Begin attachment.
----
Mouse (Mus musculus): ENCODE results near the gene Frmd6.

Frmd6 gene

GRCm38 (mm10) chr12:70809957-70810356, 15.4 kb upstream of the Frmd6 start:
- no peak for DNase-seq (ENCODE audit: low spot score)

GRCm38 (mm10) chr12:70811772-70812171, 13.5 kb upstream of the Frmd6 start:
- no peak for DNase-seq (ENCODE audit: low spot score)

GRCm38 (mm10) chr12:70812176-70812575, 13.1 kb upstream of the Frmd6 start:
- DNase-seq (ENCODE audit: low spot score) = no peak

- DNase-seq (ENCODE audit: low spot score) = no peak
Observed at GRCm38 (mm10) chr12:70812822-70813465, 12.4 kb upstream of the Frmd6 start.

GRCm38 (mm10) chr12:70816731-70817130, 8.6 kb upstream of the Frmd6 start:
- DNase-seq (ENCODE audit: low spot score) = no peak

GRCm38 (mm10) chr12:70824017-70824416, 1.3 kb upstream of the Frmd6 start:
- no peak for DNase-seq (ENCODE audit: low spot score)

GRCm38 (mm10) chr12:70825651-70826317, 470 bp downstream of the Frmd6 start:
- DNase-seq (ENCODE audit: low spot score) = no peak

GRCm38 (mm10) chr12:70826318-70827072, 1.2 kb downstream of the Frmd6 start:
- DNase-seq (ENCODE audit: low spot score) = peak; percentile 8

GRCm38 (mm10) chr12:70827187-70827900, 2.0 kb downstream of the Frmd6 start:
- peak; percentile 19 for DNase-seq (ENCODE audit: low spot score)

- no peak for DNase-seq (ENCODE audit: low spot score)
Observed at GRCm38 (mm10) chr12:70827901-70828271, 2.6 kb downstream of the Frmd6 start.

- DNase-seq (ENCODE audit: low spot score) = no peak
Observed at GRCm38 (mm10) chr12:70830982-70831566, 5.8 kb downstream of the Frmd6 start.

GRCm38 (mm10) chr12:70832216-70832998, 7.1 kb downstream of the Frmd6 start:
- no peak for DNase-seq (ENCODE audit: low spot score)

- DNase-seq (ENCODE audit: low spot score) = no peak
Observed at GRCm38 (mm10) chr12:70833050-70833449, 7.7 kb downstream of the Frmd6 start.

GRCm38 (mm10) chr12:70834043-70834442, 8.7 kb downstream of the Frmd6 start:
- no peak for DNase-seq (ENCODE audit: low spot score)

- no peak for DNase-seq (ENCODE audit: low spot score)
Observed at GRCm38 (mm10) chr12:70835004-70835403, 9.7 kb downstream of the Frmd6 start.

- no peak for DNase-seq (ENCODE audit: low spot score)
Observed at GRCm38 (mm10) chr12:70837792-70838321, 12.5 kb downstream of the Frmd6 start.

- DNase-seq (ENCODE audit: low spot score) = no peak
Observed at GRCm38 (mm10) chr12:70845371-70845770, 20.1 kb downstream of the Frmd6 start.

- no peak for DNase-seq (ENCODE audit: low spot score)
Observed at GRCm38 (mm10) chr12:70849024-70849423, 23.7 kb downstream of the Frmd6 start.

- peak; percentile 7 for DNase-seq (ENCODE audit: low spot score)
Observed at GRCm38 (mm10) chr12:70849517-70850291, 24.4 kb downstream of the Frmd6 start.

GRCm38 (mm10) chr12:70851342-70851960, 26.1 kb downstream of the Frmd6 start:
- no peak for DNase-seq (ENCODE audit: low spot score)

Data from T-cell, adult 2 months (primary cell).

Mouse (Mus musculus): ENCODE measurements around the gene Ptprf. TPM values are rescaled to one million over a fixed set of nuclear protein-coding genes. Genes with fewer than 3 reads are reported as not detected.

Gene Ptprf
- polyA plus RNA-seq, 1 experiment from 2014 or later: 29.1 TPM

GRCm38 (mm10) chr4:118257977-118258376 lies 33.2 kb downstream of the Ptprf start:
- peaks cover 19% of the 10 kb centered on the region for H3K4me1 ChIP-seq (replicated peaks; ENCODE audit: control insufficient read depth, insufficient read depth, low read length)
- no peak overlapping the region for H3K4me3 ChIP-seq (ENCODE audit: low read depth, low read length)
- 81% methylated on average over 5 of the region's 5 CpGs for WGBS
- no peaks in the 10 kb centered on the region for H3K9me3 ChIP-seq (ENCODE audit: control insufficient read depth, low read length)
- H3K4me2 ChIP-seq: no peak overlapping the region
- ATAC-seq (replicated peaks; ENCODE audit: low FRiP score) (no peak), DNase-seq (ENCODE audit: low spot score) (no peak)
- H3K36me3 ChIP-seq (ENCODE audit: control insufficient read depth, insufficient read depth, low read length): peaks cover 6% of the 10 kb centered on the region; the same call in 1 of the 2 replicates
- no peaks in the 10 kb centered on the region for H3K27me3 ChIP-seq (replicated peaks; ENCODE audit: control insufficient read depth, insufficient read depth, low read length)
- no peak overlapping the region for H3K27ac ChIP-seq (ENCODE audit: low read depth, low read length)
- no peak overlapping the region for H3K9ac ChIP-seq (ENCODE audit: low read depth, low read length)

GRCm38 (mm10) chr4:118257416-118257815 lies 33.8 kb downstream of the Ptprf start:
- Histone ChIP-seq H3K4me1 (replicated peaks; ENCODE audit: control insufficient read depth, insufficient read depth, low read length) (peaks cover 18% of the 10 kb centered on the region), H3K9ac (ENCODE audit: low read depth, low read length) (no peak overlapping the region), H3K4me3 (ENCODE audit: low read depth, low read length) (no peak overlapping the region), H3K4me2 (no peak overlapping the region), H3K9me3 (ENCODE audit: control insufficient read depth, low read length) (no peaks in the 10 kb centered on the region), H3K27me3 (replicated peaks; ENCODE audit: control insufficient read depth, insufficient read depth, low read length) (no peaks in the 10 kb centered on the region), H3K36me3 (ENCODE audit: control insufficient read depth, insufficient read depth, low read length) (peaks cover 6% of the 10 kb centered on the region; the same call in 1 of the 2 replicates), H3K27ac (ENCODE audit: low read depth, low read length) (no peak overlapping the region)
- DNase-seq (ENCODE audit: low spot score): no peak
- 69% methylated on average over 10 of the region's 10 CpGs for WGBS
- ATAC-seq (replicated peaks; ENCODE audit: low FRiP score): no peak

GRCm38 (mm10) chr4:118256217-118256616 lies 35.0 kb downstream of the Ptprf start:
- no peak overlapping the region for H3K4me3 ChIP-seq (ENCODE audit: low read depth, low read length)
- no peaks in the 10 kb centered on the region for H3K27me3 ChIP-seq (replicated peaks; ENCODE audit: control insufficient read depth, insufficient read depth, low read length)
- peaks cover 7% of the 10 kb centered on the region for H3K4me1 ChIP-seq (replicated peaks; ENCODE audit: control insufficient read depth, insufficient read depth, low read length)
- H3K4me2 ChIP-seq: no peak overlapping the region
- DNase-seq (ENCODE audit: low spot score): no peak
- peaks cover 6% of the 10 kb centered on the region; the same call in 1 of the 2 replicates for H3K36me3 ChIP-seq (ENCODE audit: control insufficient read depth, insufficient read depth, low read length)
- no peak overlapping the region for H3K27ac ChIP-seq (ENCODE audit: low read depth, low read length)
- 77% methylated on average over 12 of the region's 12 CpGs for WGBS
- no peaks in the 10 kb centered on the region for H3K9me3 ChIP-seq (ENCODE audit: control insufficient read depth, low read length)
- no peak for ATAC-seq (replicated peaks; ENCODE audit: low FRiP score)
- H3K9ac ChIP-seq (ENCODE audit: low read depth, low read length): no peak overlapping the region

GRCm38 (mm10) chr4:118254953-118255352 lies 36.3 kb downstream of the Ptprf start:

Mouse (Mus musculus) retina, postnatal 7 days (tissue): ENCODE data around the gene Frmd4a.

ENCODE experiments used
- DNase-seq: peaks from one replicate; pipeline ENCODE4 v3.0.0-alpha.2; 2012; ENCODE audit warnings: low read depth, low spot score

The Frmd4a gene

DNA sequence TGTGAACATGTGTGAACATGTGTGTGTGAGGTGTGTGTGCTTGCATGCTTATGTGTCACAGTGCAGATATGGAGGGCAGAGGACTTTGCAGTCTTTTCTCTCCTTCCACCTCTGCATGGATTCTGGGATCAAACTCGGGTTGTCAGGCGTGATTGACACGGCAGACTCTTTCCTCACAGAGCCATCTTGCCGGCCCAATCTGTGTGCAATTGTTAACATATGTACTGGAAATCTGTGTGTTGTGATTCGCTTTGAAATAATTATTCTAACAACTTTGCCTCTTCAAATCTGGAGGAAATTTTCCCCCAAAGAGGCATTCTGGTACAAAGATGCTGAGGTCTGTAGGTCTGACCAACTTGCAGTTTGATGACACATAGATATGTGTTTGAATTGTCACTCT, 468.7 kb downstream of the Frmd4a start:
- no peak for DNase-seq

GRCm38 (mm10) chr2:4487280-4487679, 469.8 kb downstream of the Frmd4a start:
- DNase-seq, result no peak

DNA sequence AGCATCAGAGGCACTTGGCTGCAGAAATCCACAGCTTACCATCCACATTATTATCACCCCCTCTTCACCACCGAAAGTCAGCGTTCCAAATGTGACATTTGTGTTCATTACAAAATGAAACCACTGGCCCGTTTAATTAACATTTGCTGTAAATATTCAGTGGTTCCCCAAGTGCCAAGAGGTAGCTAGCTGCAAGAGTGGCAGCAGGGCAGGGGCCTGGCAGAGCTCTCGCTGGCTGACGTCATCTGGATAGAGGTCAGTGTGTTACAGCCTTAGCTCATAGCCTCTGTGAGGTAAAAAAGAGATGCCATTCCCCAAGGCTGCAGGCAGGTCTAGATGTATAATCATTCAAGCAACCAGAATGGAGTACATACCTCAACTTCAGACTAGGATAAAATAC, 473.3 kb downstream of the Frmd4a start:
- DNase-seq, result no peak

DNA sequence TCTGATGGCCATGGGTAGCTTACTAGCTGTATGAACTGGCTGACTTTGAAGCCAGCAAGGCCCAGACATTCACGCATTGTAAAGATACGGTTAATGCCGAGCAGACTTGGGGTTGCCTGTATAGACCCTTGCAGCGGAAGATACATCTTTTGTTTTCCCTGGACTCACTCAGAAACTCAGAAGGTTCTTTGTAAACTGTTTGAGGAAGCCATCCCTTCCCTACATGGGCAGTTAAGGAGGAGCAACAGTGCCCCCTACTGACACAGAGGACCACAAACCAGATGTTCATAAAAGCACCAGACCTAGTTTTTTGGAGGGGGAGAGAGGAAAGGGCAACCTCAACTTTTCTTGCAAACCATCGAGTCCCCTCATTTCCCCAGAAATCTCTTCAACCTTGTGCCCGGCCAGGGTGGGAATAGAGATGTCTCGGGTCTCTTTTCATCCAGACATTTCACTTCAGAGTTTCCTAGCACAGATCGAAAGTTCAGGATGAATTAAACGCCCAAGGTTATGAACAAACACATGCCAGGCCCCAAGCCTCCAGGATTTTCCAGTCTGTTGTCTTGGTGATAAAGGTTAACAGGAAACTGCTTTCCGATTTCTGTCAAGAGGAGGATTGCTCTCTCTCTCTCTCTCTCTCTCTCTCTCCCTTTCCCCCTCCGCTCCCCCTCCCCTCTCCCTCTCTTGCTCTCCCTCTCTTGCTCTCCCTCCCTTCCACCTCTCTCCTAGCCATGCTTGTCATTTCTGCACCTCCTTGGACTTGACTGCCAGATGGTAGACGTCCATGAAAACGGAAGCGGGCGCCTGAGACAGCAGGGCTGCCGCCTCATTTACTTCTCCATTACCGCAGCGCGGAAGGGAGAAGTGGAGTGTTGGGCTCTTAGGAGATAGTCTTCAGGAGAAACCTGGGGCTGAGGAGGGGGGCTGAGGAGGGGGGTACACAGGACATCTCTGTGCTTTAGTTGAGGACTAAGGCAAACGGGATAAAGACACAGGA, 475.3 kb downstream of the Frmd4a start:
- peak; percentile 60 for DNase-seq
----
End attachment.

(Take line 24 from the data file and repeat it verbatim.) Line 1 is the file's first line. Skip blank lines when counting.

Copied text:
Observed at GRCm38 (mm10) chr12:70830982-70831566, 5.8 kb downstream of the Frmd6 start.